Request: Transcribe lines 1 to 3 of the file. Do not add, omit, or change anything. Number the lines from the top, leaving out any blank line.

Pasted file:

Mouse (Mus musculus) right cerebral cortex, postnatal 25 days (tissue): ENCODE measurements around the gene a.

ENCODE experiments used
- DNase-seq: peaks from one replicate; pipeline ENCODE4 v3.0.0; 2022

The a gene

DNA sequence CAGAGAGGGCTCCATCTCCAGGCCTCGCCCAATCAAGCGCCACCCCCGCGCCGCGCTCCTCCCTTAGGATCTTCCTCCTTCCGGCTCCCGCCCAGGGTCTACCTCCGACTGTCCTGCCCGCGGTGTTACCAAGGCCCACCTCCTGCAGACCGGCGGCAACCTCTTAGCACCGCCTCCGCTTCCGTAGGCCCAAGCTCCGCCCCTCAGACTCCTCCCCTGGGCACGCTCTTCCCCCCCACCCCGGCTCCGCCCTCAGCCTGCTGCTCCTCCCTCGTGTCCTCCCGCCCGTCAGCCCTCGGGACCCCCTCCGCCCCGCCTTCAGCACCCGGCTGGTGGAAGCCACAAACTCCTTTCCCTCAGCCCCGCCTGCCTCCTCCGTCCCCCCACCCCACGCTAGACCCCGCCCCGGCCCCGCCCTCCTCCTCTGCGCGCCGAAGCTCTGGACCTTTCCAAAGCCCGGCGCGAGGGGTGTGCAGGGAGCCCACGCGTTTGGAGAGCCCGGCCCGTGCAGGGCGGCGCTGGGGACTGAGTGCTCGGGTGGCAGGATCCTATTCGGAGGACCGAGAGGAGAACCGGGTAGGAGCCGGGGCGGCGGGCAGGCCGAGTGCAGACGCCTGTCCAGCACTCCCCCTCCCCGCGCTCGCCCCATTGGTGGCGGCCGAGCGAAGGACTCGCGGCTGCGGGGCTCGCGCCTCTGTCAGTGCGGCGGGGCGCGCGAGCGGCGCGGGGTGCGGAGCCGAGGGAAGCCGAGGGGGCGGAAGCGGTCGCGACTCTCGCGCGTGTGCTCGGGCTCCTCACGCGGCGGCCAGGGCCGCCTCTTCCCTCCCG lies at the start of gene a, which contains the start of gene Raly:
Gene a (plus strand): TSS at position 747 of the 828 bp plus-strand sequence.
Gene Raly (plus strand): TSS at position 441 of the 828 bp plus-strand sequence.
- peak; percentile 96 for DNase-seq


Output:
Mouse (Mus musculus) right cerebral cortex, postnatal 25 days (tissue): ENCODE measurements around the gene a.

ENCODE experiments used
- DNase-seq: peaks from one replicate; pipeline ENCODE4 v3.0.0; 2022